The Trey Wheeler residence on Signal Mountain was recently completed by Collier Construction. The home will be featured today in a discussion on the new standards of energy efficiency.
The Wheeler residence in Signal Mountain's Fox Run neighborhood may just be the envy of all the other homes on the mountain, at least when it comes to utility bills.
For three months this summer, the 3,200-square-foot home with six residents had an average monthly utility bill of $50. Now that average is closer to $65 a month. The home, which belongs to architect Trey Wheeler, utilized simple construction techniques to keep the home's energy costs down.
The builder of the home, Collier Construction, will host a brunch today to discuss how the home is the model of energy efficiency, and it didn't cost the homeowner an arm and a leg to do it.
Mr. Wheeler, who also designed the home, said he had three big concerns in mind during its planning. One was to accommodate his family's active lifestyle with something that was low maintenance. Lastly, he was mindful of energy cost and consumption, something he said he feels very strongly about.
"America consumes more than half of the world's energy with less than a tenth of the population," Mr. Wheeler said. "We're fat and sassy, and we need to quit living like that."
Mr. Wheeler and builder Ethan Collier will lead a discussion on the techniques used in building and designing the house. For one thing, the home is positioned so that only one room in the home needs lights during the day. A building technique called advanced framing was used to allow more insulation to be put into the walls.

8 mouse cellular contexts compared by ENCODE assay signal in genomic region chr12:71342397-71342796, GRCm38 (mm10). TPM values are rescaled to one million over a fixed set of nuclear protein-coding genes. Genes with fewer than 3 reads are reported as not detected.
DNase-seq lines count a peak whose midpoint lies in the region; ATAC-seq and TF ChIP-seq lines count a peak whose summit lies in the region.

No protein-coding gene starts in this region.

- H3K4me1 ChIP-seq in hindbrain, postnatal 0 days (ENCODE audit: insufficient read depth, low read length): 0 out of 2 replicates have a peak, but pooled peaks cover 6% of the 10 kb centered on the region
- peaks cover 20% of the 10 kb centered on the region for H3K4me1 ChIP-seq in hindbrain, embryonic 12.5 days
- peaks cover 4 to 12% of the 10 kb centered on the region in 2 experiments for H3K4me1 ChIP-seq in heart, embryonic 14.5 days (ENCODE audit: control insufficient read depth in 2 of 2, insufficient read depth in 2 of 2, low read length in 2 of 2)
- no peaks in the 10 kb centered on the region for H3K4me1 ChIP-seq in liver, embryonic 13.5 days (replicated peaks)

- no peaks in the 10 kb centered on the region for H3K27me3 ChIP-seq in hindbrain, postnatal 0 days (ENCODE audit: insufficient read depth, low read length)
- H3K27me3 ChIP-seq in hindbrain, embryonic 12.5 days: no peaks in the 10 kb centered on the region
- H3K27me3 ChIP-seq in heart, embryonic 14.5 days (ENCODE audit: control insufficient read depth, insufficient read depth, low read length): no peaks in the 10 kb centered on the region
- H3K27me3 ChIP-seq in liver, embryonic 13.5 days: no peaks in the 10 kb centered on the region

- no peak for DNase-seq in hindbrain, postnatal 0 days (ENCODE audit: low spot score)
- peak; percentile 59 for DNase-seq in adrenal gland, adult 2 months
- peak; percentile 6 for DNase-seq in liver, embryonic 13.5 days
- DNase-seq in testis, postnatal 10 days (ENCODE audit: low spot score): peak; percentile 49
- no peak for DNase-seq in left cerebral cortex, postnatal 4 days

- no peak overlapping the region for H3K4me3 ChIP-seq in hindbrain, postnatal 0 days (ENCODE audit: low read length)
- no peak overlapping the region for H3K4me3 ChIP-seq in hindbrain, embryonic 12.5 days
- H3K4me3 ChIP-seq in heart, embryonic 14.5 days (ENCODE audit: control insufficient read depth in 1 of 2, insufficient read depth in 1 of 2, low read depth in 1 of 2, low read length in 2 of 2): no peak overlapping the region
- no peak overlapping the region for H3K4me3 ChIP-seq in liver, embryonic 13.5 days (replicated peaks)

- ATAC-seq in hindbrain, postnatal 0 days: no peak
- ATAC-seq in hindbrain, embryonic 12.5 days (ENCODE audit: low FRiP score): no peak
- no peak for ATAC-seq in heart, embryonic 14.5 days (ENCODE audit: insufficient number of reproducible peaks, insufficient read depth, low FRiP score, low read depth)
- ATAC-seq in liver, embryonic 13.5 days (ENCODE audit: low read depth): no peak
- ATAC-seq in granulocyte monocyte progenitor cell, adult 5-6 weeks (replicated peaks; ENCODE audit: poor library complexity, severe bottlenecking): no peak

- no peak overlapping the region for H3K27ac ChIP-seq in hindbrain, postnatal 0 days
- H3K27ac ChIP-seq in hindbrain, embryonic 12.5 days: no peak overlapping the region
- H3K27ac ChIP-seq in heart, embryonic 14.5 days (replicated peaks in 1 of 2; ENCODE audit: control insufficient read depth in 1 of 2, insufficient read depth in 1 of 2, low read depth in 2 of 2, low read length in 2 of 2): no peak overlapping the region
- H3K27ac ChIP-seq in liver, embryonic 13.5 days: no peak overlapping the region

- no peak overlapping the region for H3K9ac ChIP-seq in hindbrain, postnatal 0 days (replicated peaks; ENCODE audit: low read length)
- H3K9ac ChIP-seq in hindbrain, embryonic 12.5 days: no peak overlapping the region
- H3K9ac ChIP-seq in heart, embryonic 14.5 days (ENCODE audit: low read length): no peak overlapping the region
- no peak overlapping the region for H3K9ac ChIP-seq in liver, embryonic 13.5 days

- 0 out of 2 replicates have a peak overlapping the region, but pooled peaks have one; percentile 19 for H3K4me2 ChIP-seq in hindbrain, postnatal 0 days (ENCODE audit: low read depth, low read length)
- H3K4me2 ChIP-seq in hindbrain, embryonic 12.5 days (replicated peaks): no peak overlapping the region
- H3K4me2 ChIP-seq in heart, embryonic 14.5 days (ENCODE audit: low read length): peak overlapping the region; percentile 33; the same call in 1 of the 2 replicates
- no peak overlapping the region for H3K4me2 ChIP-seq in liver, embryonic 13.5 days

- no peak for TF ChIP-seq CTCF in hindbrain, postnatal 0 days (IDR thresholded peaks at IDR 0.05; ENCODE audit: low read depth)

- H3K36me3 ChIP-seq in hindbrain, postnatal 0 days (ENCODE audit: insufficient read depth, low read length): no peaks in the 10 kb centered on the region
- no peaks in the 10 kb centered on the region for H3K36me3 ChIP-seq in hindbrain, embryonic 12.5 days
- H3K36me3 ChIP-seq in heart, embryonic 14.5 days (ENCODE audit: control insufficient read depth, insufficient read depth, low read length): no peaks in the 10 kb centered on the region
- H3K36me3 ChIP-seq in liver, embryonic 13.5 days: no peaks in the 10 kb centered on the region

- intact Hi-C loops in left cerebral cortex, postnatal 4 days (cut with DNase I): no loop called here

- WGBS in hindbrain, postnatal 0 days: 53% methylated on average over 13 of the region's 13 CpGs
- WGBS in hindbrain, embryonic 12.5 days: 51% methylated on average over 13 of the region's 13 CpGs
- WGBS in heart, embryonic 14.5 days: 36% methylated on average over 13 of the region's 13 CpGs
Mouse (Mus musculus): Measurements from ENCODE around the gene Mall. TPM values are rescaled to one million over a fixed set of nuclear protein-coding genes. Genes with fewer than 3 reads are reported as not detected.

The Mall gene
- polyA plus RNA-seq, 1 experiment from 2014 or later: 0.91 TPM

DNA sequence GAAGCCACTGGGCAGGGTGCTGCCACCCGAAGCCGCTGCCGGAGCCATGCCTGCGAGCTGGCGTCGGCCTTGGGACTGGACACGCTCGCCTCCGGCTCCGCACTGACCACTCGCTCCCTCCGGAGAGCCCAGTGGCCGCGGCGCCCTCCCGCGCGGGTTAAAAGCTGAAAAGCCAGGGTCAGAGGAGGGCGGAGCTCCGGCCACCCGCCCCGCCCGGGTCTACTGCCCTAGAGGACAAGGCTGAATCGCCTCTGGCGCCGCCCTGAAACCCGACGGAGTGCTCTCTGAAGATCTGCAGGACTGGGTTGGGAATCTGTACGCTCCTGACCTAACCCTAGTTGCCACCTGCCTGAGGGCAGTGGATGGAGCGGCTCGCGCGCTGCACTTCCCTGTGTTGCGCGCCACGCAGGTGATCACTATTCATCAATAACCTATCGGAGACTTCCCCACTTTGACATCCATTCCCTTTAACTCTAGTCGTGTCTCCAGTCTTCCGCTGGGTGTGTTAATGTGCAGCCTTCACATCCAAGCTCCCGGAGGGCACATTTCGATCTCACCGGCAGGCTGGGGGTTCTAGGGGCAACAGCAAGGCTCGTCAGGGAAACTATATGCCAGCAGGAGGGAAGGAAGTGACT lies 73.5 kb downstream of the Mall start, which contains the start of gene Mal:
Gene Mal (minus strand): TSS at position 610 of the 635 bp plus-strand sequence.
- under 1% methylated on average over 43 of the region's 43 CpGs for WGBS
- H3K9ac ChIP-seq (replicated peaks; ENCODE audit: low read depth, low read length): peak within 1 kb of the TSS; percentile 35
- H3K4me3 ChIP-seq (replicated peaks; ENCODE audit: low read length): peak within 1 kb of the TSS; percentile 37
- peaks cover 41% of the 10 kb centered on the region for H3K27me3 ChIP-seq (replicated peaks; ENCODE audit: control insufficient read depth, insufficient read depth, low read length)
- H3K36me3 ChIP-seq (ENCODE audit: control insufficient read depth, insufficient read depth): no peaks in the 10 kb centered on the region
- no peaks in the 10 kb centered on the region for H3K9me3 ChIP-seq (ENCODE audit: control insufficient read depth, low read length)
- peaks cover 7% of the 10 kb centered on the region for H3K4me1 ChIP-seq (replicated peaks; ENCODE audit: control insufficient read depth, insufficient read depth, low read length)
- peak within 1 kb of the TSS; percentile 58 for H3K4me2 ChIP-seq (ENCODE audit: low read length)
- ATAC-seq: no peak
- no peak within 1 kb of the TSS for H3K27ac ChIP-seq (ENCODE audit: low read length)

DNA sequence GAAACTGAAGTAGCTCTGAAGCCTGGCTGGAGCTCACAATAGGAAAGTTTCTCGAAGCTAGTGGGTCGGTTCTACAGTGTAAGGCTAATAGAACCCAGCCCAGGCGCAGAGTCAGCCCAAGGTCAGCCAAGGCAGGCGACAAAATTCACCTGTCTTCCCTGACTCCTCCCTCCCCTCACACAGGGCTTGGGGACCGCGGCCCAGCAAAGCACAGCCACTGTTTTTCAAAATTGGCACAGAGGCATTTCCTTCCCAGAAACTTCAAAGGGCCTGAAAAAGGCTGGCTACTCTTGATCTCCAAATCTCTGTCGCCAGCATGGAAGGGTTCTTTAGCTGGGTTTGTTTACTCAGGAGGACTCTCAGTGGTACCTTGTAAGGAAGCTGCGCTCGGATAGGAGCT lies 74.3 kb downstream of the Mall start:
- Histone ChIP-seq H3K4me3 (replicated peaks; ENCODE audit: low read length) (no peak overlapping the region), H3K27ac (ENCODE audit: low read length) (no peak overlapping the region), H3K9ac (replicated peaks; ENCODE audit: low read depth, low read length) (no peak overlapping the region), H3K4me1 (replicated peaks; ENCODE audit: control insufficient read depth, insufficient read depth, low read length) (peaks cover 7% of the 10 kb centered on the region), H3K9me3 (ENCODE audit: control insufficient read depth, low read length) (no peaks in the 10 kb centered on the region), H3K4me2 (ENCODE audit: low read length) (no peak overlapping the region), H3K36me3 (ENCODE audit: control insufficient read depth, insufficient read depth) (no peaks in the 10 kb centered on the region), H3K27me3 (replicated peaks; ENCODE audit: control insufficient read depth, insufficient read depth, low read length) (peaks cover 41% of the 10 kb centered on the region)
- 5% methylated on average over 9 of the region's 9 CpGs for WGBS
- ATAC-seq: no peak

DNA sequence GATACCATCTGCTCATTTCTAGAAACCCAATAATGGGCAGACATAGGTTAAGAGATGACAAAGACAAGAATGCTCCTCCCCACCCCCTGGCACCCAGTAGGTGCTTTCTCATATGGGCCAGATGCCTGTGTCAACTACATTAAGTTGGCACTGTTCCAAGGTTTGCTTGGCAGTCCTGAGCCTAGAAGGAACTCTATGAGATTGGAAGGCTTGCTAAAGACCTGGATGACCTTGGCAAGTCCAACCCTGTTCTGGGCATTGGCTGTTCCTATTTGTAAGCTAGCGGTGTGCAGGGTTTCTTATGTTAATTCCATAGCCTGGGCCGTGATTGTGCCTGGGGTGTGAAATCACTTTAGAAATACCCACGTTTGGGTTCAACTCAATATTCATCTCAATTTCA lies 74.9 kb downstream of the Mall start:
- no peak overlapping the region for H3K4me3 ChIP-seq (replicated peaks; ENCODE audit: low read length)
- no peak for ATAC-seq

None of the energy efficient techniques used in building the home resulted in additional costs. In fact, though Mr. Wheeler declined to say how much building the house cost, he said it was about 30 percent less than the going rate for new construction on Signal Mountain.
"From the outset, (Mr. Wheeler) wanted to achieve maximum energy efficiency without using any costly technology or renewable energy," said Aaron Collier with Collier Construction. "If his energy bills average $70 to $100 a month from here on, we'll be really excited about that."
The home was completed in July and the family moved in the same month. Mr. Wheeler said his wife and four children, ranging from 3 to 16 years old, were initially concerned the house might look strange, but they are now very comfortable.
"The acid test for us was when we pulled out the bills on our old home," he said. "We're using 40 percent fewer kilowatt-hours in this house than the old house."